Mister X: Hard Candy
Created, Written, and Illustrated by Dean Motter
Review by Joey Braccino
This week, Dark Horse brings back one of the most pioneering comics series ever. Dean Motter’s breakthrough series, Mister X (1984-1990), has influenced everything from Tim Burton’s Gotham to Warren Ellis (generally). The post-modernist bent, decopunk aesthetic (I looked it—that’s for real), and delightfully existential, French-New-Wave-inspired protagonist: creator Dean Motter composed in and around all of these components as he constructed a comics dystopia loaded with philosophical, social, and medium-specific commentary. Mr. Motter—like some his contemporaries, Alan Moore and the Hernandez Brothers specifically—took a medium contemporaneously known for four-colored superhero fare and returned some of to its Alternative, sub-culture luster through subversive, genre-blending stories.
After 2008’s successful Mister X archival collection of reprints and an equally successful reboot mini entitled Mister X: Condemned, Motter and Dark Horse once again return to Radiant City for another metaphorically and visually stimulating one-shot: Mister X: Hard Candy.
As someone relatively new to the world of X, I was glad to see both an informative foreword by author and screenwriter Phil Nutman and some streamlined, pulpy exposition throughout. The genre(s) of the book lend itself to the kind of explanatory narration that new readers would benefit from—nothing like some good ol’ fashioned hard-boiled noir speechifying/type-writing/news-reporting/general brooding to get all that pesky background information out of the way. And between the complexities of psychetecture, the underground industrialized drug trade, and zombie-robot-BDSM characters, Motter has a lot of explaining to do. And yet, Mister X: Hard Candy hums along at just the right pace, mixing explosive action, dark-alleys intrigue, and the aforementioned brooding into a brilliant one-and-done story. As for the plot, think The Big Lebowski meets Rocketeer on acid meets European avant-garde cinema. We’ll leave it at that.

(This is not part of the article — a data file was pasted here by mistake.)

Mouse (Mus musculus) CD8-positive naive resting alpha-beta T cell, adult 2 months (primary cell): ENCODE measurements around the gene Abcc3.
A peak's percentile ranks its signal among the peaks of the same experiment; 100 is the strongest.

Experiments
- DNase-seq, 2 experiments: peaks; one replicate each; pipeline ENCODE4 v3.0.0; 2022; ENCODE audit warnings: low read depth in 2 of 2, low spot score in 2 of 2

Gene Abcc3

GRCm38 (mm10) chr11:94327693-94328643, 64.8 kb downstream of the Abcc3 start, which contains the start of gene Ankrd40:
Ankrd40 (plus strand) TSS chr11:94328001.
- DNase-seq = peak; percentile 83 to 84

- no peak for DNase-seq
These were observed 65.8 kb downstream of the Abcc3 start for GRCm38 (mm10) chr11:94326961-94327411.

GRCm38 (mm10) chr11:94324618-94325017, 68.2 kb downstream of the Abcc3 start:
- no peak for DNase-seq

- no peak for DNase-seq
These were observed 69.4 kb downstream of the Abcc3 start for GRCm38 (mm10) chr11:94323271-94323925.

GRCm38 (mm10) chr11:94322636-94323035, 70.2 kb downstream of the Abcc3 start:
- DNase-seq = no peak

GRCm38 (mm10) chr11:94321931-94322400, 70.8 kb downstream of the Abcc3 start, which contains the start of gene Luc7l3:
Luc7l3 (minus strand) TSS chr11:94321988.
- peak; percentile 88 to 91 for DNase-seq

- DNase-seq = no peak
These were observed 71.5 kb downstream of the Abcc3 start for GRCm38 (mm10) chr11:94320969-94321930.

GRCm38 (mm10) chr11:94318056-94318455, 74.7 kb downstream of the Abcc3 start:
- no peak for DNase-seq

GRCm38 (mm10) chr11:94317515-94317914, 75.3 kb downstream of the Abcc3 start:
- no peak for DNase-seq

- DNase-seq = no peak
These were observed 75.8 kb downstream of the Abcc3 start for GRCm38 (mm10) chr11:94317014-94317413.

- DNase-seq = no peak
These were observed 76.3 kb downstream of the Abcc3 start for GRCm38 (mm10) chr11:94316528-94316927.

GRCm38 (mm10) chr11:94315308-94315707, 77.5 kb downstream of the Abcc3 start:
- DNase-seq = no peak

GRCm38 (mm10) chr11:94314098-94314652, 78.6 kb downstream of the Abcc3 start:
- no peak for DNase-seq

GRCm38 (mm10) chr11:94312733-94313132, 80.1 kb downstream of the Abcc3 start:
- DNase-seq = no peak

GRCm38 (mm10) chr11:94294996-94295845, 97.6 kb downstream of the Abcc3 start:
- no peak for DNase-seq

The visual aesthetic in Mister X: Hard Candy is similar to that of this season’s trend of old-school, pulp-inspired simplicity. Between The Rocketeer and Lost Vegas, the illustrative style most in-vogue is throwback. Of course, the great thing about Motter’s work here is that the visual stylings on Mister X is what inspired those other books in the first place. The heavy inks, the mix of shadow and bright colors, the use of reds and blues and pinks for both representation and connotation, the general expressionism of it all—reading Mister X is like sitting in on a master class. The aesthetic—the Deco-inspired, post-modernist pastiche style—is quite simply remarkable. I’d read it again just to look at it.
Check it out. It’ll be difficult to read Dean Motter’s Mister X without recognizing its important influence on the pop cultural media of the last 30 years. And, in turn, it’s difficult to read Mister X without acknowledging all of its antecedents in avant-garde cinema and pulp comics storytelling. Mister X: Hard Candy is just one little dose of Radiant City in anticipation of May’s upcoming Mister X: Eviction mini-series, and it’s perfect in acclimating new and old readers to everything that this pioneering comic series has to offer.